Speaking of Money…
Why don’t we?
We all tend to agree that we need Money to do certain things, but is has become a secretive endeavor.
Sometimes the opportunities present themselves, but we have been trained, conditioned, or accustomed that Speaking of Money is not polite, appropriate, or “right.”
I was reflecting on two recent opportunities.
Opportunity #1: The back porch.
While vacationing with family recently we tended to sit on the back porch and have conversations that ranged from the silly to the sacred (A shout out to Iain for that riff.) Conversations included the weather, our plans for that day, what we liked about the previous day, what to eat, what to eat, and sometimes where to eat.
But it was the questions that came from the youngest ones that were the most fun.
“So you are my dad’s older brother?”
“Really, so you grew up together?”
“So you are saying that Grammie was your mom, and my dad’s mom?”
This went on for quite sometime. But then there was another question.
“So, this place we rented to all get together is pretty nice, how much did it cost?”
“Um, Uh, Hmmmm, Not too much.”
“No really, I was wondering what it cost, like how much money?”
“Hey, what was your favorite part of yesterday?”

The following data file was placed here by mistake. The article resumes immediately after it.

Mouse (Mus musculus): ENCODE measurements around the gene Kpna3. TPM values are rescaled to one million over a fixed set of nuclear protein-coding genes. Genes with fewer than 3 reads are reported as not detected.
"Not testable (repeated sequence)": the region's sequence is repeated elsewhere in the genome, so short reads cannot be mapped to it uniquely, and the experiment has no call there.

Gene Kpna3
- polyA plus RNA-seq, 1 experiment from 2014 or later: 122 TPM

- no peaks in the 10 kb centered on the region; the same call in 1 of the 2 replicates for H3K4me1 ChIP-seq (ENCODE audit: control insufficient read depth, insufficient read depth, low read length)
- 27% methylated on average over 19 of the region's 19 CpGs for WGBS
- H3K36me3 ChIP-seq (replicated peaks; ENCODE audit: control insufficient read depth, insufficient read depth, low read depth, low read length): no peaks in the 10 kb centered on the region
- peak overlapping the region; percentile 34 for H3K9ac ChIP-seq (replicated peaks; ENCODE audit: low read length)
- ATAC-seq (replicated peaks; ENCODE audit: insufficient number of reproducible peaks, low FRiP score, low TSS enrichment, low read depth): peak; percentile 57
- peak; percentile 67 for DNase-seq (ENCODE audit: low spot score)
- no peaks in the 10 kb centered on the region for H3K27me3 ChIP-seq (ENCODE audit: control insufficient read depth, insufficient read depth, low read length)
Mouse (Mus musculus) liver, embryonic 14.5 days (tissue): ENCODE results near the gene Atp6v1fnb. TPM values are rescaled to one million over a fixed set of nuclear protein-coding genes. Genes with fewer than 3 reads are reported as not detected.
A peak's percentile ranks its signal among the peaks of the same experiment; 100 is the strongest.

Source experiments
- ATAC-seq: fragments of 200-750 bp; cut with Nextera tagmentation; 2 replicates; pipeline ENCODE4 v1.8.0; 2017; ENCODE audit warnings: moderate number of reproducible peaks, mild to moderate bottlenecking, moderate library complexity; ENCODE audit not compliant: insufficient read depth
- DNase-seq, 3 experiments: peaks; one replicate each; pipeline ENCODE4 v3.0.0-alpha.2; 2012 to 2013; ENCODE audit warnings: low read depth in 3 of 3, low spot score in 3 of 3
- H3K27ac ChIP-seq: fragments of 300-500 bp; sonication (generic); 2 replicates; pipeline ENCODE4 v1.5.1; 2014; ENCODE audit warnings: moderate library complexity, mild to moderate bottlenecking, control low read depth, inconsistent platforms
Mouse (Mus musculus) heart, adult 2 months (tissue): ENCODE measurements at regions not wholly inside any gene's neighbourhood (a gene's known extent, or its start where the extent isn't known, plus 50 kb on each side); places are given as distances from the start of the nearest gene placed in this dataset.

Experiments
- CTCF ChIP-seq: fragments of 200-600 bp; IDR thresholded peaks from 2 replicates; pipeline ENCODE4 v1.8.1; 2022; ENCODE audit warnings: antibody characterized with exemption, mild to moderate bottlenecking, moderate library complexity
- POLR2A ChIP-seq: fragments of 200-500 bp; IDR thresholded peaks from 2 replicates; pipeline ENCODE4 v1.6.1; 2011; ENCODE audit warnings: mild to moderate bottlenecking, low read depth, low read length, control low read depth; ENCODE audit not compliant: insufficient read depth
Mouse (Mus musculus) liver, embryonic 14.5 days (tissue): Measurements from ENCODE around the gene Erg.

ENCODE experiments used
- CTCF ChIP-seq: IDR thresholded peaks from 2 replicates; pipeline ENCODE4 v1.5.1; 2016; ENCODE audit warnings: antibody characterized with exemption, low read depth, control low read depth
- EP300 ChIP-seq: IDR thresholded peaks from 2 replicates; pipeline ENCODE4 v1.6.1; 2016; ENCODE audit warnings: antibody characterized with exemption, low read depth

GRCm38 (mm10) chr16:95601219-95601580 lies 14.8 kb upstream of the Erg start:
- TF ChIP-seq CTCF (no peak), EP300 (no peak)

Opportunity #2: The Menu.
Recently we decided to go away for holiday and instead of the traditional making of a big meal with all the prep, serving, hosting, and cleaning, we just wanted the simplicity of showing up, eating, and leaving.
To help those involved know what we were having for dinner, I shared the menu. But instead of sharing the whole menu, I folded over the part with the pricing and shared the folded version instead.
Unsurprisingly, most people who took the menu, immediately unfolded the piece of paper.
It was my youngest who asked the questions this time.
“So this food seems good, but how much does it cost?”
“Well you know, not too much.”
“Why did you fold over the menu and the pricing?”
“Hey, did you pack an extra jacket in case it is cold?”
Two opportunities. Two total misses.
The conditioning, training, or whatever it was overrode the opportunity in the moment.
Speaking of Money shouldn’t be so awkward.
Speaking of Money shouldn’t be something that freezes us.
We should look for opportunities where Speaking of Money helps provide perspective, insight, or understanding of how things work.
We may need to embrace this awkwardness and start Speaking of Money when the opportunities come this way.
We want to convey why we spent the money on vacation because connecting with family was that important.
We want to convey why we spent the money on a holiday meal so that we would not have the typical stress associated with holiday preparation.
We want to convey a healthy understanding of the costs, the sacrifices, the choices, and the reasons.
In order to do that, we are going to have to start Speaking of Money a little more often.